From left, David Kay, Robin Aitken and Cathy Howard of Oxford Food Bank, Harry Waters, Agrivert director, and Andrew Simm, Agrivert manager at the anaerobic digestion plant near Yarnton. Picture: Ed Nix.
Oxford Mail 18th March 2015, by Callum Keown, Reporter covering West Oxford and Botley
WHAT can you do with half a tonne of food that’s gone off ?
For Oxford Food Bank, which often receives a lot of donations it simply cannot use, it’s a serious question. But now organic recycling company Agrivert has agreed to take the banks’ waste off its hands – free of charge – and convert it into electricity and fertiliser. A half tonne of spoiled food is now being recycled every week through the partnership, which has been running for a month.
Oxford Food Bank founder Robin Aitken said: “We strive hard to keep our waste to an absolute minimum, but each week some food inevitably has to be thrown away.
“The charities get as much as they want but, for example, if we get 100 bags of salad from our wholesalers with two days’ date left on them, you simply can’t get rid of that much salad in that time.
“Some of the food has actually spoiled, too. The food we pick up from our wholesalers is by definition at the end of its useful life and soft fruit, for example, can be mouldy when we get it.”
In a year, the amount of Oxford Food Bank waste processed at Agrivert’s Yarnton facility would have the equivalent greenhouse gas benefit of removing 49 cars from the road. That is the equivalent of enough renewable energy to power four houses.
Previously Oxford Food Bank, founded in 2009, gave all of its waste back to one of its many suppliers – they refused to say who – to dispose of at landfill sites. Mr Aitken admitted the group hadn’t given the practice much thought until earlier this year, when it decided the waste could be put to better use. He said: “We needed to find a better and more useful way of disposing of our waste. We thought it through and the food bank is all about sustainability. Taking it to Agrivert, where the bio-digestion plant turns it into electricity which can feed into the National Grid, is an ideal green solution for us.”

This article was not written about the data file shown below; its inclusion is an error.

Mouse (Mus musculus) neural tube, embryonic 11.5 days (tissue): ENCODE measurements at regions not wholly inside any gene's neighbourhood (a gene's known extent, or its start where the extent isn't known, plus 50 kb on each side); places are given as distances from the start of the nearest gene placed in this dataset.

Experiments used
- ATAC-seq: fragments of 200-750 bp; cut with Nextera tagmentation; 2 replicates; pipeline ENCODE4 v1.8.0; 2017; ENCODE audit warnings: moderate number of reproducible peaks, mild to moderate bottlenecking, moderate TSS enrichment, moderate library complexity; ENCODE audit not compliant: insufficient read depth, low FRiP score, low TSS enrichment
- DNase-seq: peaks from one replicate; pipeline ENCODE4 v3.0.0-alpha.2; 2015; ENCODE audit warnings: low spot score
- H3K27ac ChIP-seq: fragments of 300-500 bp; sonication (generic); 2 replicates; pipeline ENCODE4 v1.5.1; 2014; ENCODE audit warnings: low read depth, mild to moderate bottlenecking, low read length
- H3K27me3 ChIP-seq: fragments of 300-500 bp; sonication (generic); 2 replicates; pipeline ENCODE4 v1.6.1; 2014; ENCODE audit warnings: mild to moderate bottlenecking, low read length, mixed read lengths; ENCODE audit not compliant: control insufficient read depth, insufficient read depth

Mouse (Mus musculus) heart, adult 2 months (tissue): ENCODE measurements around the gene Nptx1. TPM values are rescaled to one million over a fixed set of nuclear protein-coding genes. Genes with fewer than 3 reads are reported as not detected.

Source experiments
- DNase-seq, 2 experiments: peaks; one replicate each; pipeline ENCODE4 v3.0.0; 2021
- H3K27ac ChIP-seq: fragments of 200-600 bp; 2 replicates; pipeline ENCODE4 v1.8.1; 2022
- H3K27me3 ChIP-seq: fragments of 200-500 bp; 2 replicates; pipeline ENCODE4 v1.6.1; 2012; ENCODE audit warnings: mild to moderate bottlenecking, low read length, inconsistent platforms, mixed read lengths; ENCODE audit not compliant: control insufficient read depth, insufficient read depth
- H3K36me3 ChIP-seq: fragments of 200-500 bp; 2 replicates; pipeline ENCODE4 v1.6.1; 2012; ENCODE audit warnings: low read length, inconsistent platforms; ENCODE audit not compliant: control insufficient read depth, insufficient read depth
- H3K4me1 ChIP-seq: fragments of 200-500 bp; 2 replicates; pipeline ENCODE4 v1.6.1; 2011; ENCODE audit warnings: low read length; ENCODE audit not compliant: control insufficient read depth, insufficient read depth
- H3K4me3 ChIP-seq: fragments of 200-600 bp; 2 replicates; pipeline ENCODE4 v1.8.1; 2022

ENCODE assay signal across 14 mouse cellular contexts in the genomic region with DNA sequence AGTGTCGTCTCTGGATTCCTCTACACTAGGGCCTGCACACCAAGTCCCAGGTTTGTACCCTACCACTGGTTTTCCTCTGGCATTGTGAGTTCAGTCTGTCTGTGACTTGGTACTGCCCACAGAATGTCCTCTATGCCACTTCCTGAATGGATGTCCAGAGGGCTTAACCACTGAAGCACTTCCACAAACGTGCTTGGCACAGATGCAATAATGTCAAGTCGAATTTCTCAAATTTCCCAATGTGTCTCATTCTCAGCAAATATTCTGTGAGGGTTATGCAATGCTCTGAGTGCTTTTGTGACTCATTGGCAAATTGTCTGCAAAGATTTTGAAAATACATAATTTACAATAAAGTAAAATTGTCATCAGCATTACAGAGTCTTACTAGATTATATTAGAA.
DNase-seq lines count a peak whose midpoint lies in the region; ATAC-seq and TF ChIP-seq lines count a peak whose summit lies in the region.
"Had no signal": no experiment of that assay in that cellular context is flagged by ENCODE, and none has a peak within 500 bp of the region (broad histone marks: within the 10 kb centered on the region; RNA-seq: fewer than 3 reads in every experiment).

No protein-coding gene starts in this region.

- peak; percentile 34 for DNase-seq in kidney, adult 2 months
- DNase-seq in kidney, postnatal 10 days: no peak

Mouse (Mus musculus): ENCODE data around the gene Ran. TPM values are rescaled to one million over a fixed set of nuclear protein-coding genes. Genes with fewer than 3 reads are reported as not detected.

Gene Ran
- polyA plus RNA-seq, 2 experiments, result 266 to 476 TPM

The facility takes a total of 50,000 tonnes of organic waste each year and produces 2.1 megawatts of renewable electricity and fertiliser used on nearby farm land.
Agrivert commercial director Harry Waters said: “We have been aware of the good work the Oxford Food Bank do for a while and when they came to us we said ‘yes absolutely’. They are in the same position as a lot of our customers – lots of the food they pick up will legally not be fit for consumption or will be unsafe. There is always going to be some food waste – we need to think about how we are recycling it.”
The company charges to take waste from its clients and the food bank’s half a tonne-a-week contribution would normally cost £100 a month.
The food bank – based in New Hinksey Lane – provides food for more than 60 charities, which then distribute it to thousands of people across the county.